ICE just signed a contract with Clearview AI, the controversial facial-recognition company that scrapes photos from social media

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ICE just signed a contract with Clearview AI, the controversial facial-recognition company that scrapes photos from social media
AP Photo/Gregory Bull
  • ICE recently signed a contract with the controversial facial-recognition company Clearview AI worth $224,000, according to government contracting records surfaced by the tech watchdog nonprofit Tech Inquiry.
  • Clearview AI sells facial-recognition technology that lets clients identify people by uploading a photo of their face that's scanned against a database of images scraped from social media.

Immigrations and Customs Enforcement will pay $224,000 for facial-recognition technology from the controversial startup Clearview AI, according to government records first reported by the nonprofit watchdog Tech Inquiry.

Clearview AI has drawn heavy criticism from privacy advocates and civil-liberties groups for its facial-recognition software, which allows clients to identify people by uploading a photo of them to the system. Clearview's technology compares the photo to its database of over 3 billion images — mostly scraped from social-media sites — to produce a match.

Meanwhile, ICE is known to use facial recognition — the agency recently accessed state driver's license databases in order to further build out its facial-recognition capacities, according to a Washington Post investigation.

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An ICE spokesperson said in a statement to Business Insider the contract is with Homeland Security Investigations' Child Exploitation Unit and that facial-recognition software is used by agents investigating "child exploitation and other cybercrime cases.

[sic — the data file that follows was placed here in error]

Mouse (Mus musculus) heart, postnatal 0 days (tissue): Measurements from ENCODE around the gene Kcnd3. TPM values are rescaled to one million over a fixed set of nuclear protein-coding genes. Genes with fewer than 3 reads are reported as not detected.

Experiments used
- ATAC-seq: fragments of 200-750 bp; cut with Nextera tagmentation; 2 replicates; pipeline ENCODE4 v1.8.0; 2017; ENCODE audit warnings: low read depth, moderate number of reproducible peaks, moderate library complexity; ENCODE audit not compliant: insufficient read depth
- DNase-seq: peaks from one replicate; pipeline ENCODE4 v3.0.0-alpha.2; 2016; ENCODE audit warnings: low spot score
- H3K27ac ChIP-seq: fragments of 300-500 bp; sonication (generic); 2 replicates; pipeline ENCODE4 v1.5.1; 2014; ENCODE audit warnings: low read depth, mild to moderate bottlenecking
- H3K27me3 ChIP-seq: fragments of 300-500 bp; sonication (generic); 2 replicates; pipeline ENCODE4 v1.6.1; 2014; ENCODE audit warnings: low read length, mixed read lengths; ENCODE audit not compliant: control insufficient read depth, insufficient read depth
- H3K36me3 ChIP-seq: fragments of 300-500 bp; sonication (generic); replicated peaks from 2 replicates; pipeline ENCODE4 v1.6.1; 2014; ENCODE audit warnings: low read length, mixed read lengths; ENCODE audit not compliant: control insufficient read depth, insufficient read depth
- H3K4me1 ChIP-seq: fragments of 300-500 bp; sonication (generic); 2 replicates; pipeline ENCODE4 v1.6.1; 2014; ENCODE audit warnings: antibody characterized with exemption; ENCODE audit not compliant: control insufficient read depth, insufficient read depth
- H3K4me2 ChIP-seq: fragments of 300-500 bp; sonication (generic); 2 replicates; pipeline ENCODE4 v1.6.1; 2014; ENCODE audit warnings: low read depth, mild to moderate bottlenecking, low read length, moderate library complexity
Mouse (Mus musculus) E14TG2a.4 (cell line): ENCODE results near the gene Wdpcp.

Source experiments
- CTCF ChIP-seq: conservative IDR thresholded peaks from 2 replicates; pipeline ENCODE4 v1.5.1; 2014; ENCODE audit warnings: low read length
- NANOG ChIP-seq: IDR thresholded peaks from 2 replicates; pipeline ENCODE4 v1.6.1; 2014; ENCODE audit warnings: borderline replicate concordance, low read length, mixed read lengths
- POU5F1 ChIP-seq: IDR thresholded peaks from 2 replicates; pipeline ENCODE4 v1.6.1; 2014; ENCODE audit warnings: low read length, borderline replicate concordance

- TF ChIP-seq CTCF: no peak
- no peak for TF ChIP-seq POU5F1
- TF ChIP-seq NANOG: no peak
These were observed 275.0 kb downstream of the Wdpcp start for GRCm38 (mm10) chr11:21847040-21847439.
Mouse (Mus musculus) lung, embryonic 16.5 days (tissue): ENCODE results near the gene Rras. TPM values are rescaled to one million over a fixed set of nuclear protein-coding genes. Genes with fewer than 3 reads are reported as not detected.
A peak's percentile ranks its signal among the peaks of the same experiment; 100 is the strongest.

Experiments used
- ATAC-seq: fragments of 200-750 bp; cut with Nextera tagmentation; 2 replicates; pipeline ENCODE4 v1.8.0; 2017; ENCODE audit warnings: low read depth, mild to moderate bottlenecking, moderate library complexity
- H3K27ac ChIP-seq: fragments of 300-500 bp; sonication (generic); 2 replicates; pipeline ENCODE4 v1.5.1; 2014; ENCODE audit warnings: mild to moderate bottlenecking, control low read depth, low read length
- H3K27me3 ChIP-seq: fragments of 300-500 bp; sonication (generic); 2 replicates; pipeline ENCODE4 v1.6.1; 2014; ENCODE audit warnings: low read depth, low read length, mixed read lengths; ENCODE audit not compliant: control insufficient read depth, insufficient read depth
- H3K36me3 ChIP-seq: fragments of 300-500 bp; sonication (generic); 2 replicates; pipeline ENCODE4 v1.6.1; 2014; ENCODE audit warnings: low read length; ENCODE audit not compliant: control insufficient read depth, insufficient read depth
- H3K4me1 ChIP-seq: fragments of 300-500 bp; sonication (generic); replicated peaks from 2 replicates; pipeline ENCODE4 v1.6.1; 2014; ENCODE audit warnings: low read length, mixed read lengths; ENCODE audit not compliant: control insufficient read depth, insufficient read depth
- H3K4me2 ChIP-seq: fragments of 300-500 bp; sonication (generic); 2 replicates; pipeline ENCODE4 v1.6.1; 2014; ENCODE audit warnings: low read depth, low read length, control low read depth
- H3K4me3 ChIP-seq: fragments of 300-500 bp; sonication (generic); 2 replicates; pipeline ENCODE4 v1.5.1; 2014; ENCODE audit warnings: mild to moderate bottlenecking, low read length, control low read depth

"HSI's Child Exploitation Investigations Unit employs the latest technology to collect evidence and track the activities of individuals and organized groups who sexually exploit children using websites, chat rooms, peer-to-peer trading, and other internet-based platforms," the spokesperson said. "This is an established procedure that is consistent with other law enforcement agencies."

In a statement to Business Insider, Clearview AI CEO Hoan Ton-That said the software "has enabled HSI to rescue children across the country from sexual abuse and exploitation."

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After it was revealed that Clearview scrapes images from social media to build its facial-recognition database, the company was sent cease-and-desist letters by social-media platforms including Facebook, Twitter, and YouTube. Clearview defended its practices, saying that it's within its First Amendment rights to use the photos.

The facial-recognition firm now faces a lawsuit from the American Civil Liberties Union in Illinois, where a state law passed earlier this year bans companies from collecting biometric information — including face scans — from people without their consent.

"Companies like Clearview will end privacy as we know it, and must be stopped," ACLU senior staff attorney Nathan Freed Wessler said in a statement. "This menacing technology gives governments, companies, and individuals the unprecedented power to spy on us wherever we go."

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A bill in Congress, introduced by Democrats in June, would ban law-enforcement agencies like ICE from using facial recognition. Fifteen lawmakers have signaled support for the bill.

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